California hits St Ives

 
It’s 1960 and you’re in your second year at St Ives Grammar School.
 
Your hair is square, your clothes are stiff and you can’t dance. 
 
Enter Charles and James Williams from Zimbabwe, and a spark is lit.
 
They hang out with the Griffin brothers on Porthmeor beach, where you do your one cool thing – paint abstract seascapes.  
 
But the St Ives modernists who shook the art world are about to take a back seat in town to a hipper new bunch - the surfers.
 
You get hooked and join St Ives Surf Lifesaving club.
 
Copies of Surfer magazine find their way to this Cornish outpost, but surfing in St Ives goes gangbusters the day Dave Rochlen of Malibu, California, comes to town. 
 
Dave is here because Pete Griffin wrote to him at Surfer magazine, then tipped up at his house with some St Ives pals, hung out, surfed, smoked, drunk, kipped on the couch and lived the California life.  
 
Dave surfs Porthmeor and stays the summer. Overnight, locals say ‘Bitchin’ and start to twig that ‘surfing is more than just a sport – it’s your clothes, your shoes, your car and how you move on the dance-floor’ as Charles Williams puts it.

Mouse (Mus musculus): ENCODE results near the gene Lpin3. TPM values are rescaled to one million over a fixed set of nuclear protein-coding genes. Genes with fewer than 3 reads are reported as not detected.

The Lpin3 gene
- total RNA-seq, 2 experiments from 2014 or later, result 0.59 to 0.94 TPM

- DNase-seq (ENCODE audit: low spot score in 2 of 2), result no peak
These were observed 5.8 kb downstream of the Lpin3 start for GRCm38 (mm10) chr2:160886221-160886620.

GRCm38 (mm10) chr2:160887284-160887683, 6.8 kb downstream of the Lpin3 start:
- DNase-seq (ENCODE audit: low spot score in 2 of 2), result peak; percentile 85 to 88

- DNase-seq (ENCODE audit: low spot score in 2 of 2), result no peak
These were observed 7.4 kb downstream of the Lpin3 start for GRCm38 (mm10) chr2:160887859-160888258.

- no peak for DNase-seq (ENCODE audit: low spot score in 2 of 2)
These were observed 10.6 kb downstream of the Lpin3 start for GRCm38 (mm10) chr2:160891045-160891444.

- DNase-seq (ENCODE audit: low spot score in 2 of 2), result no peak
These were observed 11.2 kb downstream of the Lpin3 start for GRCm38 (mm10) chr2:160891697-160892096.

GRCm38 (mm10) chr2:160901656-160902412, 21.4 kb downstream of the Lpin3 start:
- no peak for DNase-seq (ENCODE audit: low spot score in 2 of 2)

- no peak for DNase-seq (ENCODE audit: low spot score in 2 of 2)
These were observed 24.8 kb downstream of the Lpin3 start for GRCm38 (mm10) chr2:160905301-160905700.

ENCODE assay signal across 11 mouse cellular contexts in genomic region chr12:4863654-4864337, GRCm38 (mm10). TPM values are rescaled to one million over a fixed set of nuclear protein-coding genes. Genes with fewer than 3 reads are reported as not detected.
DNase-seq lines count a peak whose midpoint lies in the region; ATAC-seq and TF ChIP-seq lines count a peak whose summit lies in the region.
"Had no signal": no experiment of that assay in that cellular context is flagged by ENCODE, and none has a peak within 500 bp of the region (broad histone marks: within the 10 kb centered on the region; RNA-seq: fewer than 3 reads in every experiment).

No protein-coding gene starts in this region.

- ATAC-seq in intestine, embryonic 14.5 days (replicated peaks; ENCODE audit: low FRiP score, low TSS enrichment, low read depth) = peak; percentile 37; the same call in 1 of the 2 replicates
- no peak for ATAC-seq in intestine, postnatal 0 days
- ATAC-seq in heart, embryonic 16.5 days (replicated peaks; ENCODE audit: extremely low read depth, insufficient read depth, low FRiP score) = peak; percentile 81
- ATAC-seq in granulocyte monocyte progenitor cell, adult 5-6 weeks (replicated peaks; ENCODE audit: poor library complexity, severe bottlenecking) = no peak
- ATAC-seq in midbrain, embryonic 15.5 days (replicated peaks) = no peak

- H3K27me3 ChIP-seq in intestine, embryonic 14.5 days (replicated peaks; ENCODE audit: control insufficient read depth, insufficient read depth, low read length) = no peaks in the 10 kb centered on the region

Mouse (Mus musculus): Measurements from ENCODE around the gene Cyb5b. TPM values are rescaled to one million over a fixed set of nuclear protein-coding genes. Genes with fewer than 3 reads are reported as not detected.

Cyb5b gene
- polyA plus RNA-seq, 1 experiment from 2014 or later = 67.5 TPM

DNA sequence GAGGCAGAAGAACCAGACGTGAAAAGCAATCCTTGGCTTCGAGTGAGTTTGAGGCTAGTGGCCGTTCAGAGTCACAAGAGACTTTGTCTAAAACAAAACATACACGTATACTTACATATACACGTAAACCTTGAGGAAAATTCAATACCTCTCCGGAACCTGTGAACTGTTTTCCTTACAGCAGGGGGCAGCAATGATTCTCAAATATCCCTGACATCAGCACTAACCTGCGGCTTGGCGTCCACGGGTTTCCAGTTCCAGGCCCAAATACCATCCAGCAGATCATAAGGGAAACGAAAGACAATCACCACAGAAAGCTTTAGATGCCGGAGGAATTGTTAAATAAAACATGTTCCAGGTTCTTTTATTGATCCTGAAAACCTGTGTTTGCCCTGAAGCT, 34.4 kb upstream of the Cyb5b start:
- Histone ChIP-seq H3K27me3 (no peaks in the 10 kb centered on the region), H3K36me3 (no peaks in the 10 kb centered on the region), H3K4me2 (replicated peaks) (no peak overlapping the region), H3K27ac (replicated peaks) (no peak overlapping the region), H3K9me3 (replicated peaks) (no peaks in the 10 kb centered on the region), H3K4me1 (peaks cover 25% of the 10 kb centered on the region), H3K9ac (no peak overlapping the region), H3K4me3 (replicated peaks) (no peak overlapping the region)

By ‘63, local visionary Keith Slocombe is shaping boards in Lelant and Charles Williams opens the first specialist surf shop in Britain. 
 
You enter Britain’s first surfing contest on your home beach of Porthmeor and feel a part of the tribal mix of California, Hawaii, Australia and South Africa that’s flooding the town. 
 
You put up Vietnam draft dodgers, party animal Aussies and all kinds of surfers living life on the road and in the water. 
 
Charles becomes the face of British surfing and the rest of Cornwall catches on and an industry booms decade after decade. 
 
As you grow old, you stay young, by living by your motto ‘a wave a day keeps the grim reaper away’.